Delay blasting with relatively long-delay intervals is widely used in mining engineering since the former detonated blast-holes can produce new free surfaces for the later detonated blast-holes. With the application of electronic detonators, which have a minimum delay and a delay accuracy of 1 ms, a new blasting pattern using short-delay intervals is proposed in the present study in order to improve rock breaking and control blast-induced vibrations in cutting blasting with single free surface in underground mines. Theoretical analyses are firstly conducted to investigate the mechanisms of blasting crater formation and vibration reduction of short-delay blasting. Then a series of blasting crater tests with different delay intervals are performed to compare the characteristics of blasting craters and blast-induced vibrations produced by short-delay and simultaneous blastings. The results of crater sizes show that it is possible to form a common blasting crater only when the delay intervals are shorter than the formation time of a new free surface. It is also found that the short-delay blasting can effectively reduce PPV compared with the simultaneous blasting, particularly in the near-field. Spectral analysis indicates that there is less energy in the low-frequency content in short-delay blasting than simultaneous blasting. The possibility and feasibility of reducing vibration via short-delay blasting in underground mines are also discussed in this study.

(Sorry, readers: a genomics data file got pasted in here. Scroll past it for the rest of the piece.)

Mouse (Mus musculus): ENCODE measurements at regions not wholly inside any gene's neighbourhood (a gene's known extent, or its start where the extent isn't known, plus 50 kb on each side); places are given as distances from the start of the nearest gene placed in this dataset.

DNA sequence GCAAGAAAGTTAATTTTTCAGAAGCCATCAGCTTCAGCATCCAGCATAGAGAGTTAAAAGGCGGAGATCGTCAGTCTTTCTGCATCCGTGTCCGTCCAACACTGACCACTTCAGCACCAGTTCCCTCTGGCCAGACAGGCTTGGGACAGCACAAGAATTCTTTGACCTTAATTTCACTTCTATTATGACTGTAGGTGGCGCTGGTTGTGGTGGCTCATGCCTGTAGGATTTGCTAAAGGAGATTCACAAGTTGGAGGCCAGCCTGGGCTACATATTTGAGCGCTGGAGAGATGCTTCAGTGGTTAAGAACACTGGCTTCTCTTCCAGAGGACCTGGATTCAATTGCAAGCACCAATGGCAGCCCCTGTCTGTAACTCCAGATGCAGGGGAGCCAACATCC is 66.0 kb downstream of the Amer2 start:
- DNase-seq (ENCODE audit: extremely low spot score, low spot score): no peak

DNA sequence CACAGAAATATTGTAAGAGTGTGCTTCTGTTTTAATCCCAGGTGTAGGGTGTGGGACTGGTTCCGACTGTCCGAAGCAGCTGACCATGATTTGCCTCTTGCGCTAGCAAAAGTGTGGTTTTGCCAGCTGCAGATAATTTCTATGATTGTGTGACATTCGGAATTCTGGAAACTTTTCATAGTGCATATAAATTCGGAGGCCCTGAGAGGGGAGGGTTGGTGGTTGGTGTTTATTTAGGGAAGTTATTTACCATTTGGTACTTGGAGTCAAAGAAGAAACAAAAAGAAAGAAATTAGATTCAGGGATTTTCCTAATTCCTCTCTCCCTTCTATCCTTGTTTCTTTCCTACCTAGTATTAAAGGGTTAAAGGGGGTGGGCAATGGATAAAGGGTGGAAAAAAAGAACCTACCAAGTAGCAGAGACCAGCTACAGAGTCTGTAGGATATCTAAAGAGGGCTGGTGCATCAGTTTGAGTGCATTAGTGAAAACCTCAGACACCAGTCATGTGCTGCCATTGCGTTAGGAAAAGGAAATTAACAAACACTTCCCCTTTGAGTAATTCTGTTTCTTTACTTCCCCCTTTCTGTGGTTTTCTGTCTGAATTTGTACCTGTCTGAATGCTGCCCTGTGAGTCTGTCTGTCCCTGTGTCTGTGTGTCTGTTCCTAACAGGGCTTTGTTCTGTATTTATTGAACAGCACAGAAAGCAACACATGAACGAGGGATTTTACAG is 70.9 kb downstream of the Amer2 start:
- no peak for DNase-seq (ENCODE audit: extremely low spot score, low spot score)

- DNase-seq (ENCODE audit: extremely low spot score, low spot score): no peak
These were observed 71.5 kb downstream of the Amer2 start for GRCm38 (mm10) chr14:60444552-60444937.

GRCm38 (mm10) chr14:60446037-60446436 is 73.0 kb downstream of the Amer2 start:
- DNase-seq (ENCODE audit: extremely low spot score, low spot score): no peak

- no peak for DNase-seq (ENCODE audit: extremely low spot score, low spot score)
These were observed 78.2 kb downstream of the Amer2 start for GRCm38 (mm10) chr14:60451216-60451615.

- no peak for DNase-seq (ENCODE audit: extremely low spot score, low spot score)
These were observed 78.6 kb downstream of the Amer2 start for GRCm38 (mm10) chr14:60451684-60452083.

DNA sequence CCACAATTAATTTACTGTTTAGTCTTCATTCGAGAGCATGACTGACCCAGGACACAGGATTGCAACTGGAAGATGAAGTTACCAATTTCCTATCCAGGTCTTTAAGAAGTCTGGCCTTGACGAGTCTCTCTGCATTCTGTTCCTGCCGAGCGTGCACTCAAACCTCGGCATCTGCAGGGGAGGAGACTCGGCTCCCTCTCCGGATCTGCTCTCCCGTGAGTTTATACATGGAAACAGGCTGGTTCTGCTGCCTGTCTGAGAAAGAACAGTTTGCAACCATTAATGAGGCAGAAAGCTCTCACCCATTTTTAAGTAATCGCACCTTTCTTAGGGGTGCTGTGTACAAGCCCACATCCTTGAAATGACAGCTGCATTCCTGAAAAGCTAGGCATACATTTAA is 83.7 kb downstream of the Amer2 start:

Tunnelling and Underground Space Technology – Elsevier
Published: Apr 1, 2018
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